Across all platforms, buyers are looking for fresh new voices and stories. Studios and especially streaming platforms are hungry for family, young adult, middle grade, and children’s content across animation and live action. With the addition of the Disney and Apple streaming platforms, there is a sizeable shift in the appetite for kids’ programming.

In children’s and middle grade, there will always be the greatest excitement around known titles and authors. Whether it be a classic title or an author with a great “viral” fan base, studios, networks, streaming platforms, and producers will seize the opportunity in a meaningful way.

Another focus is character-driven content. From the studios and networks down to the creatives, there is a desire to explore relatable stories. Along with the push for diversity, buyers want to tell narratives that evoke emotions. This spans from children’s all the way through teen/tween.

Buyers are also looking for material that has the ability to span internationally. Can a story be inherently American but still make sense abroad? Does the story take place in a different country but have characters who are universally relatable?

Buyers are looking at material that entire families can enjoy watching together, like Night at the Museum and Peter Rabbit. Within YA, this includes stories that resonate with adult audiences, as well. Although You was not a YA novel, many buyers are looking to it as a comp in the YA marketplace. They want teens dealing with adult issues.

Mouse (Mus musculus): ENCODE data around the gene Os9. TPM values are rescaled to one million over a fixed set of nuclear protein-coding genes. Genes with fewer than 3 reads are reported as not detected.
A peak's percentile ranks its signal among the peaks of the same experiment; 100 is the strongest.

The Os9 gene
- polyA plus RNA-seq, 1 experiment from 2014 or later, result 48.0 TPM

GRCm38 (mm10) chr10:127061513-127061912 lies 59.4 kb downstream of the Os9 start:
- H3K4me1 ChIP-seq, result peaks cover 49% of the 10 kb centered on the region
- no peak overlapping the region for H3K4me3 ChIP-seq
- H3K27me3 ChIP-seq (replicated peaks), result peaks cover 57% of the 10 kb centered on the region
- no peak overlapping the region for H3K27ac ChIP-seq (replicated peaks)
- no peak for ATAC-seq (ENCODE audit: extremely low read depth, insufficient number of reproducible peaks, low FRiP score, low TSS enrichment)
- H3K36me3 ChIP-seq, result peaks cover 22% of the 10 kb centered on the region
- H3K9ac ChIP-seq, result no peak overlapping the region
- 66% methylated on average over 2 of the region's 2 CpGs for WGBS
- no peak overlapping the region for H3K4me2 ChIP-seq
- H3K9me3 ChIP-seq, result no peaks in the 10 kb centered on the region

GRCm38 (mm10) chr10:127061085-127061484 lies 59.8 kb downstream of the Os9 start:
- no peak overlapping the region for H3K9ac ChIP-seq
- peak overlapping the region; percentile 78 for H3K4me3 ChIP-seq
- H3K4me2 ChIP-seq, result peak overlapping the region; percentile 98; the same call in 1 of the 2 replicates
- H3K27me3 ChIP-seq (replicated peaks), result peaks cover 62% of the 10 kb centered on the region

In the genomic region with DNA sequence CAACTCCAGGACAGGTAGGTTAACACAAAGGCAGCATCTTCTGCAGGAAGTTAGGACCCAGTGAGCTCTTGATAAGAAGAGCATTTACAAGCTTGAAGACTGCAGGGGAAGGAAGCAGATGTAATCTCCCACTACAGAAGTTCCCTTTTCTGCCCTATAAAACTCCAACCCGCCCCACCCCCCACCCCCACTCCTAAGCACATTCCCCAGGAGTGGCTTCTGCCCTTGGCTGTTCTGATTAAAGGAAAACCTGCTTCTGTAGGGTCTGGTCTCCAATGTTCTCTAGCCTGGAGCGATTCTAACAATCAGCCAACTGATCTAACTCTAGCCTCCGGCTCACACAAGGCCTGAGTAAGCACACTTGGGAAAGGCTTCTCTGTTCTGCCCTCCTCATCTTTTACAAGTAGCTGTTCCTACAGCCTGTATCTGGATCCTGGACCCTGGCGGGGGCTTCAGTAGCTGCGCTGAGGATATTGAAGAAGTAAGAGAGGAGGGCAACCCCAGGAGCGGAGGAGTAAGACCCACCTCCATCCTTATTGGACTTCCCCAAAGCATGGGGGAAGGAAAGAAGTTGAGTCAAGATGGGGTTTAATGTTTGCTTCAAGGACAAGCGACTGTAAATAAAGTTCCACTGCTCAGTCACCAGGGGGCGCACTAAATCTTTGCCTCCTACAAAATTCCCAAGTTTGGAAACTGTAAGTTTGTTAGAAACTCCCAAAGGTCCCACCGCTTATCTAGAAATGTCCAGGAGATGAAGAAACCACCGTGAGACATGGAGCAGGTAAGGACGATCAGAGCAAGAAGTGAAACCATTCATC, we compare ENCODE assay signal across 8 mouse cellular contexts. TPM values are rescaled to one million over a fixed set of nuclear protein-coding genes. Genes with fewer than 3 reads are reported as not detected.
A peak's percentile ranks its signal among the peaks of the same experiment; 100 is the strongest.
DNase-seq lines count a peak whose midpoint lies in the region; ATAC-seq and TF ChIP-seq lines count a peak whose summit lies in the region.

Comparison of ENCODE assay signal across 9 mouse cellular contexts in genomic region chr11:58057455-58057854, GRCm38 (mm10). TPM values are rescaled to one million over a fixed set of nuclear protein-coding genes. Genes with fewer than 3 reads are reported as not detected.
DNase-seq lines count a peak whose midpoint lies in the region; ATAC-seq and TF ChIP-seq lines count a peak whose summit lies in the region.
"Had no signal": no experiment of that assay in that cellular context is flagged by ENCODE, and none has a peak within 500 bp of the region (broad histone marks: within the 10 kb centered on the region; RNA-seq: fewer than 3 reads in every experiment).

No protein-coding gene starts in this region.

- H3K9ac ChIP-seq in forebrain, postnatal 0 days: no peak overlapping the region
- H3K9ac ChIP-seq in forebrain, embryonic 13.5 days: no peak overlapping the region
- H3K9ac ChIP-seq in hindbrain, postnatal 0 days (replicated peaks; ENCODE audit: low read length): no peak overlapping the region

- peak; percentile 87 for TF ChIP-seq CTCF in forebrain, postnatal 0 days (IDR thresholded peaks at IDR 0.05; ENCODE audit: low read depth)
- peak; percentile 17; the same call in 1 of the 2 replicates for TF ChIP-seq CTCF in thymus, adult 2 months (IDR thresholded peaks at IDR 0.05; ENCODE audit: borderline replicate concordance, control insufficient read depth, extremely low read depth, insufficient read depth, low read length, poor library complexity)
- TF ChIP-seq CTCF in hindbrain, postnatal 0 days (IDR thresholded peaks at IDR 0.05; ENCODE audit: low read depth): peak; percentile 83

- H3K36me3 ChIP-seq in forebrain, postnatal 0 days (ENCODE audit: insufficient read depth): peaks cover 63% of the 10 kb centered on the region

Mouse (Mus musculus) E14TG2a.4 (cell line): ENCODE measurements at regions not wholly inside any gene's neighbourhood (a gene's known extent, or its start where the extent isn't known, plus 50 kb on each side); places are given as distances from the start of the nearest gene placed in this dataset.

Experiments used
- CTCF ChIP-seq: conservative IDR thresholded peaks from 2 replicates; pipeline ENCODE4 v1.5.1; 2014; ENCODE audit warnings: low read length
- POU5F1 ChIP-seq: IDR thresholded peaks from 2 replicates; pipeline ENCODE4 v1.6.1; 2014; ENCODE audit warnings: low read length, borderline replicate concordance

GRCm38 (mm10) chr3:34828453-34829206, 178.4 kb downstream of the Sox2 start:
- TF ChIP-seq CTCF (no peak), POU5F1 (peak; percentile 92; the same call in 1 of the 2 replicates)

Lastly, there is a focus on merchandising opportunities. While this is nothing new to the studios, it is to the streaming services. Streaming platforms are working to find content they can build out into toys, games, plush, etc.

Josh and Tracey Adams

Cofounders and partners

Adams Literary

We’ve had a lot of interest—and deals—around the globe lately for darker YA fantasy trilogies that can cross over into the adult marketplace. We’re also seeing renewed interest in middle grade, both series and contemporary standalones, and even some publishers who are thinking outside of the box. For instance, a European publisher is interested in turning a classic historical middle grade into a graphic novel.